Mr Chappell adds that a CV and standard covering letter no longer work and the “spray and pray” method is no longer effective either. “You need to approach each application uniquely and individually,” he advises.

“Tech-savvy youngsters are born profile builders,” according to Philip Piper, sales and business development director at recruitment consultants Badenoch & Clark. “But those over 40 tend not be as prolific when using online technologies to help their profiles.”

A CV is the advertisement that gets an applicant to the next stage of the recruitment process. It needs to be specific, personal and logical. “It’s all about the first screenshot [page one]. It has to make me want to scroll down and find out more,” explains Mr Moreau.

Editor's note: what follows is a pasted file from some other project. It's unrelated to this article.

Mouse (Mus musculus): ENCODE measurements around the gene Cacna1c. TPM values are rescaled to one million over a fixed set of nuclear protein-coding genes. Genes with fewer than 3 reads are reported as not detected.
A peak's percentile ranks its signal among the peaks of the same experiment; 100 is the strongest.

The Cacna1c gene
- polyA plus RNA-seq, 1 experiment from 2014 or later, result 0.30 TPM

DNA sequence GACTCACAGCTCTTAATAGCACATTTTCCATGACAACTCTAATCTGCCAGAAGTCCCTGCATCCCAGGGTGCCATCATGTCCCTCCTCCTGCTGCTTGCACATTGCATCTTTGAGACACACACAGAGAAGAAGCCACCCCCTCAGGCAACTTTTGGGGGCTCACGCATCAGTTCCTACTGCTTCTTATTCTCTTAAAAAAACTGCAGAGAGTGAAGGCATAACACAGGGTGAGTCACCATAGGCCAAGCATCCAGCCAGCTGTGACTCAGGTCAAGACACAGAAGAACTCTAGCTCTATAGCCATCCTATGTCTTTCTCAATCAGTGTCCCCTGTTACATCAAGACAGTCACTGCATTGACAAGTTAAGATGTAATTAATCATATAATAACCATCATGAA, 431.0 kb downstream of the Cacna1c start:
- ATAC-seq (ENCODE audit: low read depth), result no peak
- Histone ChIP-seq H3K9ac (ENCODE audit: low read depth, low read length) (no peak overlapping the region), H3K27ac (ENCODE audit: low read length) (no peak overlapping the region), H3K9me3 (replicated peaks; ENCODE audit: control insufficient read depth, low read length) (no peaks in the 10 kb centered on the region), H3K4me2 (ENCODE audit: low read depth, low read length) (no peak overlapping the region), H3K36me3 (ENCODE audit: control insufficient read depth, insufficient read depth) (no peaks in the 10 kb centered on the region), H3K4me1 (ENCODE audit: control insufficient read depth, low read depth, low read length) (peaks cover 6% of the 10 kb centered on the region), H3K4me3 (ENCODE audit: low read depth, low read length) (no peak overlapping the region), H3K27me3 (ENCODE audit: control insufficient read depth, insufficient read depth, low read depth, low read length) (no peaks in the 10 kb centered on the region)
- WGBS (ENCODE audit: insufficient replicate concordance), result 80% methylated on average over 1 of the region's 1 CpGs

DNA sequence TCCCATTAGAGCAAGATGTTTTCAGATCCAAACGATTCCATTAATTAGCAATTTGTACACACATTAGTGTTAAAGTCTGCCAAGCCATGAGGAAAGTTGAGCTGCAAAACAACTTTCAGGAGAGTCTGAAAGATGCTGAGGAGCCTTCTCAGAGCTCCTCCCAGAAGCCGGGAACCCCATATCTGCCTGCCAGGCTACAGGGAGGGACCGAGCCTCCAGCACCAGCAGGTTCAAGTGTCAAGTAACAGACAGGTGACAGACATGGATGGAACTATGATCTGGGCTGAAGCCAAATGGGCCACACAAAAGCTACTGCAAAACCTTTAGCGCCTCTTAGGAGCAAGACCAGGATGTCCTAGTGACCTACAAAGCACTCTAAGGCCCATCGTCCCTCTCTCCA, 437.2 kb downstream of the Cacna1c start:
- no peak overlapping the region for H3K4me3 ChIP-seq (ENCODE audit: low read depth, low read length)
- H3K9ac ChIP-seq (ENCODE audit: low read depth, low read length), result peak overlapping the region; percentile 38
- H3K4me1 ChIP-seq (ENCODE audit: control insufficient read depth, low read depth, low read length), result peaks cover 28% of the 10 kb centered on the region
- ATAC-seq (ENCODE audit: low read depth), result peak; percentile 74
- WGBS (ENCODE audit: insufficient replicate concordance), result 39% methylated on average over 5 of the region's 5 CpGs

“I get a lot of CVs and need to sift through them quickly. If they’re too long, full of CV language, then they’re irrelevant with no value and I can’t make an informed decision.”

The experts say the first page, or “screenshot”, should consist of three sections. The first covers contact details: employers want name, email address, a link to a LinkedIn profile, details of where you are based and where you are willing to go.

“Ensure you use a professional sounding email address to apply and receive replies,” says Mr Chappell. “It sounds simple, but however good your application, if you have ‘’ or ‘’ you will probably go no further in the process.”

Section two is what Mr Moreau calls the “emotional” section, with descriptions of past positions. These need to be tailored to the role being applied for. Chief executives still need to distinguish themselves from other chief executives, so information is needed on the nature of the business – its size, whether it is a start-up etc.